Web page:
Knee prosthesis

Need for a knee prosthesis often first arises later on in advanced osteoarthritis of the knee (gonarthrosis). In most cases, however, other treatment options are exhausted before an artificial knee joint is implanted.  A partial or full knee replacement is implanted depending on the extent of damage.

The knee joint is extremely complex. As the joint surfaces of the bones of the upper and lower leg do not fit exactly together, the menisci lie between them. They function to improve stability and ensure uniform load transmission. If damaged, the load on the joint cartilage is increased and osteoarthritis may develop. Otherwise, the most common causes of damage to the knee joint are chronic overloading of the knee and a deformity of the legs (knock knees or bow legs).

Typical symptoms such as pain and loss of mobility increase as the osteoarthritis progresses. A knee prosthesis is only implanted when the symptoms can no longer be satisfactorily alleviated otherwise. A partial or full knee replacement is implanted depending on the extent of damage to the knee joint.

What preparations are carried out before the procedure?

Prior to the procedure, the degree of osteoarthritis of the knee joint is determined based on x-ray images and, where applicable, MRI scans. The precise dimensions of the knee joint are measured so that the prosthesis can be sized accordingly in a computer simulation.

As a rule, you are admitted to the hospital on the day of the operation. Agents used to arrest bleeding are discontinued a few days prior to the procedure. As is usual prior to surgery, blood and allergy tests may be carried out as required, and an ECG is performed or blood pressure taken.

How is the operation performed?

Knee replacement surgery is performed under either local anaesthesia of the spinal cord (spinal anaesthesia) or under general anaesthesia. Which anaesthesia is used depends on each patient’s individual situation.

The knee joint is first exposed with an incision along the kneecap and the kneecap moved to one side. The anterior cruciate ligament is then removed, as the artificial joint later acts as a replacement. The posterior cruciate ligament may also be removed depending on the prosthesis used. The damaged joint surfaces on the upper and lower leg bones are excised with a bone saw. For greater precision, sawing is often computer-guided. A test joint is then first implanted to check joint stability. The definitive artificial joint is implanted afterwards. The prostheses are made of metal or titanium parts with plastic parts in between.  The artificial joint is anchored on the lower leg with bone cement. With the upper leg, the prosthesis is usually so firmly jammed with the bone that no cementing in place is required.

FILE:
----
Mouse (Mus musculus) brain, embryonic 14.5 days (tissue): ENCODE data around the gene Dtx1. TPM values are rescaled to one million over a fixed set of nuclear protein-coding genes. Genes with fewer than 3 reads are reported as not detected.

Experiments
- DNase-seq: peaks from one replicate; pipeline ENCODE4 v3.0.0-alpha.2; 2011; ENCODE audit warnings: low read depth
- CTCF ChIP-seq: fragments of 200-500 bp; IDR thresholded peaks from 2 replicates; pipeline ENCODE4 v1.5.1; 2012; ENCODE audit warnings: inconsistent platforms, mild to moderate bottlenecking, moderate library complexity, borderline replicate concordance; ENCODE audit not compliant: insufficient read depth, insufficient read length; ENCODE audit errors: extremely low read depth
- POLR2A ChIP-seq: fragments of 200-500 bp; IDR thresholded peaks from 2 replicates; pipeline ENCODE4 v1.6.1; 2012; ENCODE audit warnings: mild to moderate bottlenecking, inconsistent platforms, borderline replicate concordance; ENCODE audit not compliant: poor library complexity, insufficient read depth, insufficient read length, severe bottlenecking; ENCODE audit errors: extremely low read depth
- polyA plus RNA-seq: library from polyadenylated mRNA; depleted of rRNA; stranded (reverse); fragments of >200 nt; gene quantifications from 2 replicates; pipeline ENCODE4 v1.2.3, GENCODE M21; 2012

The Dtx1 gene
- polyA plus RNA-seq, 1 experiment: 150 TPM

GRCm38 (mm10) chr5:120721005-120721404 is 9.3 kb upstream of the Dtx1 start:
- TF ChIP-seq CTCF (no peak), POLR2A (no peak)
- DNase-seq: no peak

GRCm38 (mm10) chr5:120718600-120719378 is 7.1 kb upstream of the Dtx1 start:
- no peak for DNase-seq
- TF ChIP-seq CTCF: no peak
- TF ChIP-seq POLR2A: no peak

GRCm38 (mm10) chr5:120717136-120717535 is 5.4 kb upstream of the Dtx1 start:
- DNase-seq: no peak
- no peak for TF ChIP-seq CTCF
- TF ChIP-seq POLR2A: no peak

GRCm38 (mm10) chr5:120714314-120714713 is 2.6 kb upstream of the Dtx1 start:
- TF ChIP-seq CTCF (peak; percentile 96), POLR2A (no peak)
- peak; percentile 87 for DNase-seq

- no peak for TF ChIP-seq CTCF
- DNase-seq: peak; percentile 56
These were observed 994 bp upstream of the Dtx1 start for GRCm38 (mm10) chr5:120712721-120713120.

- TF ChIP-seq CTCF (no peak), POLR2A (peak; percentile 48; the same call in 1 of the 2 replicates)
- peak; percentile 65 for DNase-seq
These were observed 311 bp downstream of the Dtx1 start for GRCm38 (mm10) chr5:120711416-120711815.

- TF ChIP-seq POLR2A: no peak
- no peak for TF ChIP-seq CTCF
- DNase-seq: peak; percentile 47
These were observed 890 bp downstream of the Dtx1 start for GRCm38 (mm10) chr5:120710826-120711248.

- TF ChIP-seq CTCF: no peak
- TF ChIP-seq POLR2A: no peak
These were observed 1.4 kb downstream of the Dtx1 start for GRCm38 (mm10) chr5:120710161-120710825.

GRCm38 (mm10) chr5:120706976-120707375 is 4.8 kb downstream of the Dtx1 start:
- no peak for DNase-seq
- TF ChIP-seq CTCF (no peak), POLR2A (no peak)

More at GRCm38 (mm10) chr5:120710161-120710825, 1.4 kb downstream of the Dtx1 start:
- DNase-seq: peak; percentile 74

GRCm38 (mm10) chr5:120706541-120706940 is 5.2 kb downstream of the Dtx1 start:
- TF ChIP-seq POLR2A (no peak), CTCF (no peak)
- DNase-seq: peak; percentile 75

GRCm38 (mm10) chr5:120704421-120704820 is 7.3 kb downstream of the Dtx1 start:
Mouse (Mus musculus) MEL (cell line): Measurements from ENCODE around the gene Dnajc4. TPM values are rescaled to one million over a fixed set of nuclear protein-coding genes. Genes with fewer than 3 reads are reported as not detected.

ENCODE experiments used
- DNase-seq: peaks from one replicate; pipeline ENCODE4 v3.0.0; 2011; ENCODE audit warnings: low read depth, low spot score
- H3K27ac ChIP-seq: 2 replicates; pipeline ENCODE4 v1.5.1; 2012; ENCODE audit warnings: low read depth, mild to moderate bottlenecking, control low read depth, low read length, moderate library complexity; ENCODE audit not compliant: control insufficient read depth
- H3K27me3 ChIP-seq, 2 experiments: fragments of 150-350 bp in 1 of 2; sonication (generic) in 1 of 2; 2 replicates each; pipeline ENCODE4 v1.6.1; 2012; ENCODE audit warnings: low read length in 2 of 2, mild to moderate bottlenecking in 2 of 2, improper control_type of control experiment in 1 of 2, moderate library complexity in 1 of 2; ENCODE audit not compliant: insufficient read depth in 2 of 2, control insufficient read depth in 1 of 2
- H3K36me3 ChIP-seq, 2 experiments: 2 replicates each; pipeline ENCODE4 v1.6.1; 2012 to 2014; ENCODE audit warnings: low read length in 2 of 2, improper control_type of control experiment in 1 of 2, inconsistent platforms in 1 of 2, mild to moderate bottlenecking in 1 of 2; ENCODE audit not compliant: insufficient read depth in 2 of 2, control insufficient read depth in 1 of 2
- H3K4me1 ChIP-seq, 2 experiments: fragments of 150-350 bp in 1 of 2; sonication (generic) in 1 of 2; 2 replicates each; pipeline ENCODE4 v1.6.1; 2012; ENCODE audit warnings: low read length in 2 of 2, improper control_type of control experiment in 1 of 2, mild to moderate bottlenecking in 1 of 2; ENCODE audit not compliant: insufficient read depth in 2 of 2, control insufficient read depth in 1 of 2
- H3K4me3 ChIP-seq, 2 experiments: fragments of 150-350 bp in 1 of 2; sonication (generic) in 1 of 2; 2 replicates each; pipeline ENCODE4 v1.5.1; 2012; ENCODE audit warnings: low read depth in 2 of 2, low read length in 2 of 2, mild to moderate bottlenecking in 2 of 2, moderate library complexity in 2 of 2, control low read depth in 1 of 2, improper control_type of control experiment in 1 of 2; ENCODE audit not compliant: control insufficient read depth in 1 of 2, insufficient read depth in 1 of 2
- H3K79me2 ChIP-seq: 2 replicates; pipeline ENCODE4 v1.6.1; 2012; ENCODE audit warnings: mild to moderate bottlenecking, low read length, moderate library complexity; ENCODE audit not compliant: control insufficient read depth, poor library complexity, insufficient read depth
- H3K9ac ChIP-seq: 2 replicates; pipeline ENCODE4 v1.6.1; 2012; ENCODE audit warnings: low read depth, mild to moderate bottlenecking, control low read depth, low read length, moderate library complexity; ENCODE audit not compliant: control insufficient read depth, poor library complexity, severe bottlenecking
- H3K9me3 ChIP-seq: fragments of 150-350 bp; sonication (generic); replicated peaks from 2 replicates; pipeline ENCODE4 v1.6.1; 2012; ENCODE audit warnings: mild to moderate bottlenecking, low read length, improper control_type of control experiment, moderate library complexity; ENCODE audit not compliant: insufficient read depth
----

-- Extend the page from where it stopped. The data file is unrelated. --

Before the surgical wound is closed, there is a final check of knee joint function with the artificial joint in place. The entire procedure lasts approximately two hours.

What is the success rate of this procedure?

No knee prosthesis can fully replicate the function of the natural knee joint. There are often residual symptoms with certain functional deficits in daily and sporting activities. The decision to replace the knee with an artificial joint is therefore only taken if improvement can be achieved with the knee replacement compared to the situation with the damaged joint. An artificial joint also does not last for ever. It will need to be replaced after around 15 years.

What are the possible complications and risks of this procedure?

Like any other operation, there are certain risks attached to knee replacement surgery.  As with all surgery, the operation may occasionally lead to infections, nerve damage, post-operative haemorrhaging or blood clots. In rare cases, excessive scar tissue may form, reducing joint mobility.

What happens after the operation?

After the operation, you will spend a few hours in the recovery room. You will then be taken to your hospital room, where a physiotherapist will help you take your first steps. You will exercise the knee joint from the very first day using a special device (knee CPM). You will stay in the hospital for around five days. During your hospital stay, the fit of the prosthesis is checked again using x-ray images and you will be instructed about exercises to regain mobility.

Once home, you can put your full weight on the joint. However, to avoid falls, you should first use a walking stick until you are confident again about walking.

There will be a follow-up after around eight weeks. Depending on your job, you will be unable to return to work from six weeks (office work) to three months (heavy physical work).

 

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